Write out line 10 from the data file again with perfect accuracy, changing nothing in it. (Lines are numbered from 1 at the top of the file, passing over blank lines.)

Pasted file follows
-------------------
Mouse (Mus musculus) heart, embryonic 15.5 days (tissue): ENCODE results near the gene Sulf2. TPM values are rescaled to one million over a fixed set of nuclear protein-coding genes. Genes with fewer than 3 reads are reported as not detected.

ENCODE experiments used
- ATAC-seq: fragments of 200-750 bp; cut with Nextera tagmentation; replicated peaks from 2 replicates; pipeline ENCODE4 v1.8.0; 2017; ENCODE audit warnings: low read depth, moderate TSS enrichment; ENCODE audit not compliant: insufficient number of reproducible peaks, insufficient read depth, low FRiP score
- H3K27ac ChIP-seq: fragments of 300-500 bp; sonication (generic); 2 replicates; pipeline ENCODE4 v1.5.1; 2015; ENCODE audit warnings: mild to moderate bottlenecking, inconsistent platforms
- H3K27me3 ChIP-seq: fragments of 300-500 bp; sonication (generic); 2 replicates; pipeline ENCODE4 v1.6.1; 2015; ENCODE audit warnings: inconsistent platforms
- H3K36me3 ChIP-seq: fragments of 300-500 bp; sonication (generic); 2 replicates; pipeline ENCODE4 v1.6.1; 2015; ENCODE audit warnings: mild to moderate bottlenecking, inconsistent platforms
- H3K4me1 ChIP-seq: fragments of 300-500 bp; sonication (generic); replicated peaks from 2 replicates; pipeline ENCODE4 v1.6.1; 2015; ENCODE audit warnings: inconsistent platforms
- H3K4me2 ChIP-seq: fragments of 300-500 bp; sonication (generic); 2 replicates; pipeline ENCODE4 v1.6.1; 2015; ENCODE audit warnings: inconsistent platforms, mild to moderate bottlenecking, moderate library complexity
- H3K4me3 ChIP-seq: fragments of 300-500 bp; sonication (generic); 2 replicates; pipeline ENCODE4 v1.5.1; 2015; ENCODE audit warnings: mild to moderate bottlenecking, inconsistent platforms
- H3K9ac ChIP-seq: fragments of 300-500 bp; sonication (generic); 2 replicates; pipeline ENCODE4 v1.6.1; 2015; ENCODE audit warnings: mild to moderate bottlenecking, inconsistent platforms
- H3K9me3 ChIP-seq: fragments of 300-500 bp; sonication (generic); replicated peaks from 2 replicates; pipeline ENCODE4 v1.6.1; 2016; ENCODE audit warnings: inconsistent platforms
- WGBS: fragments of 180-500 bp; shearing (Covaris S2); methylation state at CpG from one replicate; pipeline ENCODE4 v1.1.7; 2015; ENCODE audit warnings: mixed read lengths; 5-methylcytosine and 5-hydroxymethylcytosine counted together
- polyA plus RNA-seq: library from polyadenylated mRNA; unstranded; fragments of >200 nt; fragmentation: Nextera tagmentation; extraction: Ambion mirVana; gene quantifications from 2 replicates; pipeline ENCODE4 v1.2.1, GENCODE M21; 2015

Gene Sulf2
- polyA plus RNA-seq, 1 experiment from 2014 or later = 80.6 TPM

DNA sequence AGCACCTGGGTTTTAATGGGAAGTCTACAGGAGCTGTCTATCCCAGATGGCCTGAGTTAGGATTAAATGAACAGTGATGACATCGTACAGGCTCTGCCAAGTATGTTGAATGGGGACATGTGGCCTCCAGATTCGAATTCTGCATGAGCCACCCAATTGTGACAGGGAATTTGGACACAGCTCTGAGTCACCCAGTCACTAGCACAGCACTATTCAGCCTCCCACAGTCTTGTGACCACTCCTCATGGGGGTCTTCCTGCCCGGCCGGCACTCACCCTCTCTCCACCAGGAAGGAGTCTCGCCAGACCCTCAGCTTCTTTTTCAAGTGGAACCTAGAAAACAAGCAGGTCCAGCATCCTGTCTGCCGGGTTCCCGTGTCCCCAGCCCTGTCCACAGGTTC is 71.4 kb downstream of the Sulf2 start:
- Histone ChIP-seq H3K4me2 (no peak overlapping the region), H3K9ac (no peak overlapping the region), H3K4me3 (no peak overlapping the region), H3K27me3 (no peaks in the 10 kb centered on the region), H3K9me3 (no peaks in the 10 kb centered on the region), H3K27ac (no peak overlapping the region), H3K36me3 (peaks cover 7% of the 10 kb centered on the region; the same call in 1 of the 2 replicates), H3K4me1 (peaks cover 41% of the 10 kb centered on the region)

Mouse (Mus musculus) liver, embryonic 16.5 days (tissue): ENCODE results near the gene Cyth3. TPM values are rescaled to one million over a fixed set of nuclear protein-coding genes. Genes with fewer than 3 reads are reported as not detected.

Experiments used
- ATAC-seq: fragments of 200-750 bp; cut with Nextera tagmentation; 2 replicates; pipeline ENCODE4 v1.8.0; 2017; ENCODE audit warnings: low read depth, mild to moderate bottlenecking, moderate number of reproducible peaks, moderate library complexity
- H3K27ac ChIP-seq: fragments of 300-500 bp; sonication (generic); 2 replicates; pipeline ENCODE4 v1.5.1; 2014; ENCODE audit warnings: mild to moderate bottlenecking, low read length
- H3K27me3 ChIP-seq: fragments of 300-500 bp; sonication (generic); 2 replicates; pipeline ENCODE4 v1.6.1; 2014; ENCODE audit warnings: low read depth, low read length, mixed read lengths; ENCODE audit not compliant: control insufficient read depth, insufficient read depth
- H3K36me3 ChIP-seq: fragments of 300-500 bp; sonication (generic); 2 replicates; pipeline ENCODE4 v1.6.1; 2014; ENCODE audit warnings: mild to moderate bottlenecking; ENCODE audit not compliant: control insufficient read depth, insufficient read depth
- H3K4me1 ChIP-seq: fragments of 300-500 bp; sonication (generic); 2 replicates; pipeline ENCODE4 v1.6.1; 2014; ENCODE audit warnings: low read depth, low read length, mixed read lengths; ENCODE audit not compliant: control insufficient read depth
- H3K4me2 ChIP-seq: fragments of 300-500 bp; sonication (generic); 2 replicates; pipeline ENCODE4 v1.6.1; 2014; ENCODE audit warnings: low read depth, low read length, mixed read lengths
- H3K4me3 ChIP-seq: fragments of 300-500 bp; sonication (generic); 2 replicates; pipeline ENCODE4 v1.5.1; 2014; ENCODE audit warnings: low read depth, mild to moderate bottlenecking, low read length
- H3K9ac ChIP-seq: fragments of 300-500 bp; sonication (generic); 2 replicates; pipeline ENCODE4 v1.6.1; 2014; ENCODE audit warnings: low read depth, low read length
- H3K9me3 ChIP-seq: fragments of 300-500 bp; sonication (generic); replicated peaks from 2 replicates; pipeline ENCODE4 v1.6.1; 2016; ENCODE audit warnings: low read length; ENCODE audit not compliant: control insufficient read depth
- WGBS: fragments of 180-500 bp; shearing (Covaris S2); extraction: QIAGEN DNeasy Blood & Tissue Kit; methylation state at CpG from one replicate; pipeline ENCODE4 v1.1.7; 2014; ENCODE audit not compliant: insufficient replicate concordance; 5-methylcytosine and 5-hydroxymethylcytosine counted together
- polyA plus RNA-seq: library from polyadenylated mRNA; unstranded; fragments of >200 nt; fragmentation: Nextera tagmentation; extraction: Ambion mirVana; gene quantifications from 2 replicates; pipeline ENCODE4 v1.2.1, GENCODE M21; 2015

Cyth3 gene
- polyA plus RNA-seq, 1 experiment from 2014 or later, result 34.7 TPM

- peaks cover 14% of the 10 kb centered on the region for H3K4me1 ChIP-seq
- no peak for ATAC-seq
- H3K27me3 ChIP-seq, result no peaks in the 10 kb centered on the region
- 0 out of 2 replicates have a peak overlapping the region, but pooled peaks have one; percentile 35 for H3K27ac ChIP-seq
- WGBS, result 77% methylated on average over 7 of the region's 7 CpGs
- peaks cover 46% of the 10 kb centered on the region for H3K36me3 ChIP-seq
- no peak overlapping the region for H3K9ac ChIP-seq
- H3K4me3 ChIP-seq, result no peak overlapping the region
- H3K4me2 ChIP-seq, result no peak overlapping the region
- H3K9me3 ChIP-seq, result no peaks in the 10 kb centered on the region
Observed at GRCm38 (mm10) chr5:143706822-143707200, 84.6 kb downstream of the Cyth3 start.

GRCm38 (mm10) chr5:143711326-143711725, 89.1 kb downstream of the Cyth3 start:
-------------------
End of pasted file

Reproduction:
- H3K9ac ChIP-seq: fragments of 300-500 bp; sonication (generic); 2 replicates; pipeline ENCODE4 v1.6.1; 2015; ENCODE audit warnings: mild to moderate bottlenecking, inconsistent platforms